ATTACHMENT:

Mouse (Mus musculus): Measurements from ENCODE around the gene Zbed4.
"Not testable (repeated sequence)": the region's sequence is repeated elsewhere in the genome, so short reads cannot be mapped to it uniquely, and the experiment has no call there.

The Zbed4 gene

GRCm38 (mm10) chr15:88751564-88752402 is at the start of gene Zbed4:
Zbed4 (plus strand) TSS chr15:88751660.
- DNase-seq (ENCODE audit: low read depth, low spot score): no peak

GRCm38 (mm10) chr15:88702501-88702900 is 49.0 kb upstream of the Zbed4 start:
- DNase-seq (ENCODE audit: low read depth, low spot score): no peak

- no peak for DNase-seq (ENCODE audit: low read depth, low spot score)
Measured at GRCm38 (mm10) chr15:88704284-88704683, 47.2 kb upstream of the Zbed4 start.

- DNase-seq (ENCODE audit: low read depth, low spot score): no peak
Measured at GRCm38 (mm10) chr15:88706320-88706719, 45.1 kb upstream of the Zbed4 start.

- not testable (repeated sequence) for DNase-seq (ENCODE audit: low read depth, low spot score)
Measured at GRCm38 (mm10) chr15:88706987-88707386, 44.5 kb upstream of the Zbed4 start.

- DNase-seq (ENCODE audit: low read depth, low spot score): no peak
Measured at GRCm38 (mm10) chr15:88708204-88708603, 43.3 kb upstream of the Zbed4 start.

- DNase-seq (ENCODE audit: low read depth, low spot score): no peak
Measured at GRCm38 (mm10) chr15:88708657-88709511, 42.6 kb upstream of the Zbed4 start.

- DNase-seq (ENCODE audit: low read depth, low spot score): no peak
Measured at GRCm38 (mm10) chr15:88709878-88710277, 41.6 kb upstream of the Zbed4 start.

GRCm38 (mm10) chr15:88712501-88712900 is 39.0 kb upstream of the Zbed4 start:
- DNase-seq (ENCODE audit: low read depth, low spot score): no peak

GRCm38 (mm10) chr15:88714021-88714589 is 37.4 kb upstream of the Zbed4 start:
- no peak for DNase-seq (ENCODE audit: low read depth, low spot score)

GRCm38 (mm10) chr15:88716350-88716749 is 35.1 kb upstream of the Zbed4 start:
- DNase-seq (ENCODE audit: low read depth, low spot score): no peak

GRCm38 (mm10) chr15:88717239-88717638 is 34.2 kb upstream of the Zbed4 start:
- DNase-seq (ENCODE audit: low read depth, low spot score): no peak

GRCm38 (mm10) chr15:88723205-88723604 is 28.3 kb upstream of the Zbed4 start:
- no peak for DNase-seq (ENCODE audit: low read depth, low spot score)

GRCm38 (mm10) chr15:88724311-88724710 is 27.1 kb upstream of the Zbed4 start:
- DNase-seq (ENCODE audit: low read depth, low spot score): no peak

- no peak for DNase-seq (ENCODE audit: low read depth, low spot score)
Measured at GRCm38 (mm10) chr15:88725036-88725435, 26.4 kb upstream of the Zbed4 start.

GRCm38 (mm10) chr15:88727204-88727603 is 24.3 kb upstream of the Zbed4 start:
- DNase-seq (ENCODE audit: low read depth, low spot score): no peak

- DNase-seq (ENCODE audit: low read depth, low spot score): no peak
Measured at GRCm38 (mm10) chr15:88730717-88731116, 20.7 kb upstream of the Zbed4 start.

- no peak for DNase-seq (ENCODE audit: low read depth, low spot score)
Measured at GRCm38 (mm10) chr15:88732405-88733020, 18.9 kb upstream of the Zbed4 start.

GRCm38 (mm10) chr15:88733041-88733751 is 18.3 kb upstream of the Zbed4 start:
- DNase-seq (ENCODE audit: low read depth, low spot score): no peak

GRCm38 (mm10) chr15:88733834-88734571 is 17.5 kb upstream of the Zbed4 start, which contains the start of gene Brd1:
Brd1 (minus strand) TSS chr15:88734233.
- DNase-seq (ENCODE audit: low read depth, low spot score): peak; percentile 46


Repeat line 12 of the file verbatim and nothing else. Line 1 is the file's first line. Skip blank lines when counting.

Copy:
Measured at GRCm38 (mm10) chr15:88706320-88706719, 45.1 kb upstream of the Zbed4 start.